White Sox have solid depth at catcher both in the major leagues and in the minors. How bright is the future behind the plate for this organization?
Since A.J. Pierzynski left the Chicago White Sox after 2012, the ballclub has struggled in terms of production behind the plate. However, it seems as though General Manager Rick Hahn wants to improve upon this weakness. He did just that by signing free agent backstop Welington Castillo to a 2-year deal just a couple of weeks ago. My question is, can they become one of the better catching organizations in the game?
Before we get started, it must be noted that while Castillo has immense power (55 home runs since ’16), he does have a tendency to strike out a lot. Just over the last two seasons, he fanned 218 times in 209 games. That equates to 1.04 strikeouts per game, which is not good by any means.
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Another area where Castillo struggles is versus right-handed pitchers. Even though he may have racked up fourteen of his twenty home runs against them this past season, 70 of Castillo’s 97 strikeouts were as well. To illustrate this better, he hit .344 with a lefty on the mound, however, when he faced a righty (Castillo is right-handed) his average dropped .086, or all the way down to .258.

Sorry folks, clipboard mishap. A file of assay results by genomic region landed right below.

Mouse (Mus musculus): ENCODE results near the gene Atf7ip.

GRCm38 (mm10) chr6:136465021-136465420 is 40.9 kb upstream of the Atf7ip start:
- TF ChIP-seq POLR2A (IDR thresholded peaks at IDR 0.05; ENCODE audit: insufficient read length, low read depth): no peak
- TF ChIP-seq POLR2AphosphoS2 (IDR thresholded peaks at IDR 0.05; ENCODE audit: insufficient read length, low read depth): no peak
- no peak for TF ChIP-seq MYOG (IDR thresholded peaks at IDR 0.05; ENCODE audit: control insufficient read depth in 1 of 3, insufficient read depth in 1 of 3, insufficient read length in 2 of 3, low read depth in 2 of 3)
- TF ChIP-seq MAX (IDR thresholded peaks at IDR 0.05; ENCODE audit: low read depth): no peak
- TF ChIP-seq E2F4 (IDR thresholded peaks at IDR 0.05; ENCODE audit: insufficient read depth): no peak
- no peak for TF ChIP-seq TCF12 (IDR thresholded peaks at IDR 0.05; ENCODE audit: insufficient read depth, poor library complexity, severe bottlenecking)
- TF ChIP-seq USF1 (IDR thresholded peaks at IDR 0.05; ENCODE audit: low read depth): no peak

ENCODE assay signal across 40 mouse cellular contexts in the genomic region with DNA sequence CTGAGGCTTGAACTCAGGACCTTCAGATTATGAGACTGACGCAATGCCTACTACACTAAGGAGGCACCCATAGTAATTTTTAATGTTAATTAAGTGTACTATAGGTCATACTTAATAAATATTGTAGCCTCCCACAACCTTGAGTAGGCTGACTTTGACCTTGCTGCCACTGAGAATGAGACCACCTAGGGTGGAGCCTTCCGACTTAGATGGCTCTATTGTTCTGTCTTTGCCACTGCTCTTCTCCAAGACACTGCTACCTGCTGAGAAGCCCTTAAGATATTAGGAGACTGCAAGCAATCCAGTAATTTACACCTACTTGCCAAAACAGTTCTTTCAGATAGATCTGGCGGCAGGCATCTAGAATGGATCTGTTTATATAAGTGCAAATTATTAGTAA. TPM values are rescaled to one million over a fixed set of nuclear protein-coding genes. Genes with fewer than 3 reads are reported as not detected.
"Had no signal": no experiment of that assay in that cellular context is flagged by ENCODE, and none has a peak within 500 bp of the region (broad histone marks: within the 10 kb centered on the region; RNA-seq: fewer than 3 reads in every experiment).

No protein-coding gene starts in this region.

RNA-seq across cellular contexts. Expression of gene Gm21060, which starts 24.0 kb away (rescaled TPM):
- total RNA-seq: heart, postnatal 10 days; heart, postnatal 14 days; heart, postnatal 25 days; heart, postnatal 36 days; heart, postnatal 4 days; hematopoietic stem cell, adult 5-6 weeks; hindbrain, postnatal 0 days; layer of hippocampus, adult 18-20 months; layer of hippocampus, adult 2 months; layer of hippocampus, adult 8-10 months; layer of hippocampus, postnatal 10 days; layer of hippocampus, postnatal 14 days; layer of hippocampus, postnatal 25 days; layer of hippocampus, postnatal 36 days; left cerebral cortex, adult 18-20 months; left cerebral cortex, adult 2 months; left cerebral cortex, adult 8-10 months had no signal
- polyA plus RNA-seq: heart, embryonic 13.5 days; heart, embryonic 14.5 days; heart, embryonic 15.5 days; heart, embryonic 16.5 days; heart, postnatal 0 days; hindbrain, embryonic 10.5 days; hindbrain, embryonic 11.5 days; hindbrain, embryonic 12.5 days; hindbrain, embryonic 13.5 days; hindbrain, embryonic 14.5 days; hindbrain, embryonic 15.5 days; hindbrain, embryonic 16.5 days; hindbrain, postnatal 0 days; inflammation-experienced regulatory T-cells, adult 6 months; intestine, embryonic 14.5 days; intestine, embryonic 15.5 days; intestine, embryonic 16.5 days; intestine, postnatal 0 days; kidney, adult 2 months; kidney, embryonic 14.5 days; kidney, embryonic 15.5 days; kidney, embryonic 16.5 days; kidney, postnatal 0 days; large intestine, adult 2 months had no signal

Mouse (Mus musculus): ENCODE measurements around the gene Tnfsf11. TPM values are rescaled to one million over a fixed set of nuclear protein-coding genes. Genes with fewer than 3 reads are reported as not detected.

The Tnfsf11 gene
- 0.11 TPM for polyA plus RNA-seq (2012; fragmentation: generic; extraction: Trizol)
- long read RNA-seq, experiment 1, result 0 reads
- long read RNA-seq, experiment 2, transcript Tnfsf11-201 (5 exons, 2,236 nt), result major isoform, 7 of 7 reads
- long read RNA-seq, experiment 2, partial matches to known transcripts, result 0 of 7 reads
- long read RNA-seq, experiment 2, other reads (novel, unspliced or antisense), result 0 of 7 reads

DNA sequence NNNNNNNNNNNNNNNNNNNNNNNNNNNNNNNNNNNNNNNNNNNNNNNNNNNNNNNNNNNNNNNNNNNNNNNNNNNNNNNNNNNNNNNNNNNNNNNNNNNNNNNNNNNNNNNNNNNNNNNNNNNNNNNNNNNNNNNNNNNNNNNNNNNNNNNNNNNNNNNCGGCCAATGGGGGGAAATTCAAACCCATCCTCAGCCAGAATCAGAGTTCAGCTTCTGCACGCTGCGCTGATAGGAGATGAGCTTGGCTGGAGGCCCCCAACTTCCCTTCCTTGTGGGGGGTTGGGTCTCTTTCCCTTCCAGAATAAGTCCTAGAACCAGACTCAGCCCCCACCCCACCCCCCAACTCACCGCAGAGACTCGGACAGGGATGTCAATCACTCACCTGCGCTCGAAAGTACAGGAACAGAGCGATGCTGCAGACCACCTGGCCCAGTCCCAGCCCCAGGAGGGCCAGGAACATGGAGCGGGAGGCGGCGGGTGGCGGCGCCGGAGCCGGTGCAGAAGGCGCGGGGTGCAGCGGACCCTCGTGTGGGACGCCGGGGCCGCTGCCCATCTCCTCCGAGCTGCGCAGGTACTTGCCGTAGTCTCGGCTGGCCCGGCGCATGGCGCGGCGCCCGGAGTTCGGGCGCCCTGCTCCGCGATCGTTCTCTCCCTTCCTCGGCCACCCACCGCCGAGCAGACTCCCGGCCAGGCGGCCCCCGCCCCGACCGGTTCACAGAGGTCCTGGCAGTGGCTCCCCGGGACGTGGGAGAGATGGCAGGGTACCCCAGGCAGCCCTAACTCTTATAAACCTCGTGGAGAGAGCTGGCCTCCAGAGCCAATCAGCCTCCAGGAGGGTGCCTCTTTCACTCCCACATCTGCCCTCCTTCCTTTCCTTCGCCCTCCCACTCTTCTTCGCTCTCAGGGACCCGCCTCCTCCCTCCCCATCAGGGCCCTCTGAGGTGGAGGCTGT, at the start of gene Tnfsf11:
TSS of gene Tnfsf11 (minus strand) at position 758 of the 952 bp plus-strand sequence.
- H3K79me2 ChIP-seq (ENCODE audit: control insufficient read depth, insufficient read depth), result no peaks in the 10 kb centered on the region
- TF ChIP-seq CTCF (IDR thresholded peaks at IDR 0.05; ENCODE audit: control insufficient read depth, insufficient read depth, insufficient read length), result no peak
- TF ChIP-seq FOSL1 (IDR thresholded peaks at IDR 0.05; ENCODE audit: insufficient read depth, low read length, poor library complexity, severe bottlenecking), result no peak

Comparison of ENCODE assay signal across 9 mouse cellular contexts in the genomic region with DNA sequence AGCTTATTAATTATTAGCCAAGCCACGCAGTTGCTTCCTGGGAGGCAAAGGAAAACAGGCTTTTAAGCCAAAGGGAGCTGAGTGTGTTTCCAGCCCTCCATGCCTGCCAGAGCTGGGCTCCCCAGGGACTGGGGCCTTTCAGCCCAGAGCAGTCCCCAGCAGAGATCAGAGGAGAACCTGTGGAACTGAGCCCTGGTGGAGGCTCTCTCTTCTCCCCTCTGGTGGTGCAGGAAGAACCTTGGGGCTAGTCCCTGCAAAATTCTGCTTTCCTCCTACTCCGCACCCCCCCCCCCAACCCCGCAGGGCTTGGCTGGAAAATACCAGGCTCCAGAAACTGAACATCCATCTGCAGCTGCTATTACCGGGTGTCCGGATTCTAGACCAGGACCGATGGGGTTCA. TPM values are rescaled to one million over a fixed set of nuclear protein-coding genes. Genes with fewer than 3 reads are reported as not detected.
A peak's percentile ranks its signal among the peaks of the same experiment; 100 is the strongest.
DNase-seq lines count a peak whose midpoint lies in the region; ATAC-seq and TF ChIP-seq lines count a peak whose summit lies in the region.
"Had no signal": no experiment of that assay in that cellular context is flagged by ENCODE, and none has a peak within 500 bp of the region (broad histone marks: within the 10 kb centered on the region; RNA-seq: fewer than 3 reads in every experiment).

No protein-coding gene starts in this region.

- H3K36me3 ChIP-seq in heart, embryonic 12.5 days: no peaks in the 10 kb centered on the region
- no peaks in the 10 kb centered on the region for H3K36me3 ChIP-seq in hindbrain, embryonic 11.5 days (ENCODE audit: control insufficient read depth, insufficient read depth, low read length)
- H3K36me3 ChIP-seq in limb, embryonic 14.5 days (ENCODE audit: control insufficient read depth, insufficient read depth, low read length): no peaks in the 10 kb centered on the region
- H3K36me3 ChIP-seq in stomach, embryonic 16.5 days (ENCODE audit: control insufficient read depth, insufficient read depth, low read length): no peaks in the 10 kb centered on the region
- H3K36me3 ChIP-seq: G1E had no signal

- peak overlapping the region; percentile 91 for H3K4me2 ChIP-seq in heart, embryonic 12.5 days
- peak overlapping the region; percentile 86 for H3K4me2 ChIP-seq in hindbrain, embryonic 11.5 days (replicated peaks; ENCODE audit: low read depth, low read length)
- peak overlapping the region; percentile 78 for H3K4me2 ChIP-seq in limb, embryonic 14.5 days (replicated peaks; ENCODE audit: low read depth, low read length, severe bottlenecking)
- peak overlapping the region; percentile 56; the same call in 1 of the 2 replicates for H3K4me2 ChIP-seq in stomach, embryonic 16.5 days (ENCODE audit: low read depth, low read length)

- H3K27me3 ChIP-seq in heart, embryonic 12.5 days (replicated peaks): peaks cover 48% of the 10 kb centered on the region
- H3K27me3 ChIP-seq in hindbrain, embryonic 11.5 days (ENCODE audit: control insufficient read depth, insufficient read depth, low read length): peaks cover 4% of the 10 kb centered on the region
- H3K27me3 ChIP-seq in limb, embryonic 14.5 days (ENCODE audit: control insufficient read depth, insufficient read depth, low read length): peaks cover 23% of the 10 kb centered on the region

Keep one thing in mind when you think about the statistics from the aforementioned paragraph. While Castillo numbers may have plummeted against righties, he made 248 of his 341 official at-bats versus them. Anytime a hitter faces one arm side nearly 75 percent of the time (72.7 percent to be exact) there is more opportunity for failure. Therefore his statistics would encompass more data. In other words, Castillo’s numbers against lefties could be a bit jaded.
Now, let’s look at the catcher who is likely to share duties with Castillo, Omar Narvaez. A left-handed bat, Narvaez would give manager Rick Renteria a platoon option if he wanted to go in that direction. If the Sox skipper were to do that, it is likely that Narvaez’s contact rate would go up, considering he fanned 30.2 percent of the time versus lefties (he is a LHB) while only 15.2 percent against righties.
Here is a name to keep in mind for the long-term behind the plate, Zack Collins. The 10th overall pick in the 2016 first-year player draft, Collins is the sixth-ranked backstop in the minors (MLB.com) and could join the Sox in the near future. He is the reason why their future is incredibly bright at the catcher position, considering he could be an above-average hitter at the big league level.
All in all, the Sox have a very good chance to return to one of the better teams in terms of catching once again. While Pierzynski held down that spot for a significant stretch of time, it seems as though Castillo and some of the young backstops are a reason the future looks as bright as it does. It looks as though there is light at the end of the tunnel, Sox fans.